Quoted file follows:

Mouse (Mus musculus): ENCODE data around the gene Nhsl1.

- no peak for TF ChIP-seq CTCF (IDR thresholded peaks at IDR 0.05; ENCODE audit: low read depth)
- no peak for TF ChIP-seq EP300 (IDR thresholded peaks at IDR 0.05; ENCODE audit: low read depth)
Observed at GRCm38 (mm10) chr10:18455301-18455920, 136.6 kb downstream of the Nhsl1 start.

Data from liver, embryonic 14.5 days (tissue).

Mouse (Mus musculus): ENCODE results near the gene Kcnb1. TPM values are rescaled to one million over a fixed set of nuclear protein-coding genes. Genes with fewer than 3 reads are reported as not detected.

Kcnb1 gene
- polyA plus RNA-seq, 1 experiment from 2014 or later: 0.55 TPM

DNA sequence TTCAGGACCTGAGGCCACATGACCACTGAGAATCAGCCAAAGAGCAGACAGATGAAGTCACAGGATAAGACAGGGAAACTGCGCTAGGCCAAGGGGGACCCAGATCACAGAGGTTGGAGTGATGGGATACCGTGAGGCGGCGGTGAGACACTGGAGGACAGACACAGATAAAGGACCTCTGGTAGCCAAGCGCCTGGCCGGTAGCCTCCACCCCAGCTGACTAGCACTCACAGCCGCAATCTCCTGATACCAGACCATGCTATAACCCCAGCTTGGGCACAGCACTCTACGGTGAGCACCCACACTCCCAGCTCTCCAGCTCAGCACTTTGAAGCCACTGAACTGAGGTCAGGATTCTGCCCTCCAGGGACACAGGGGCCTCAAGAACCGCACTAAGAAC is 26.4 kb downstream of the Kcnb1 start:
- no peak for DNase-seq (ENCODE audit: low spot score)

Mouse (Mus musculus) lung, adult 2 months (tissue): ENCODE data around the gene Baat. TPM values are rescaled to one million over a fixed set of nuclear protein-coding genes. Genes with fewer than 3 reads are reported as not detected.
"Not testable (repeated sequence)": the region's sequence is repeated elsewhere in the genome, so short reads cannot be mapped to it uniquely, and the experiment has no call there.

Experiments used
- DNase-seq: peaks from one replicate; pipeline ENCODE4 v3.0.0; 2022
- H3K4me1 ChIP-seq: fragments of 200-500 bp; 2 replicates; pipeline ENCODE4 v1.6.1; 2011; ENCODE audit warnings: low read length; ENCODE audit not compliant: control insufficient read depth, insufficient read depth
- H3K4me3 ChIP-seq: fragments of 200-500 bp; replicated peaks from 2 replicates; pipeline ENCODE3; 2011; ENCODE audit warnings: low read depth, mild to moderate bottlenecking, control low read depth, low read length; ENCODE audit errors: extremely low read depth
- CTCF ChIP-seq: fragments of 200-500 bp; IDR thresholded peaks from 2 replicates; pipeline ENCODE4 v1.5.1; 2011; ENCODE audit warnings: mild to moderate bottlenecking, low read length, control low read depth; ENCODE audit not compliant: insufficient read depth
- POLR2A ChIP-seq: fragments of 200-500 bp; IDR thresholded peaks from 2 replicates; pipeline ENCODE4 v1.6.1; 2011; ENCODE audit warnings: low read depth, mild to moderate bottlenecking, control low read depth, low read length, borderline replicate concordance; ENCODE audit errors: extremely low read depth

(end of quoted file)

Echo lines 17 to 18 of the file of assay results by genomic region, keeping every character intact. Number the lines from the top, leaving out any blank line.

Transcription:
- CTCF ChIP-seq: fragments of 200-500 bp; IDR thresholded peaks from 2 replicates; pipeline ENCODE4 v1.5.1; 2011; ENCODE audit warnings: mild to moderate bottlenecking, low read length, control low read depth; ENCODE audit not compliant: insufficient read depth
- POLR2A ChIP-seq: fragments of 200-500 bp; IDR thresholded peaks from 2 replicates; pipeline ENCODE4 v1.6.1; 2011; ENCODE audit warnings: low read depth, mild to moderate bottlenecking, control low read depth, low read length, borderline replicate concordance; ENCODE audit errors: extremely low read depth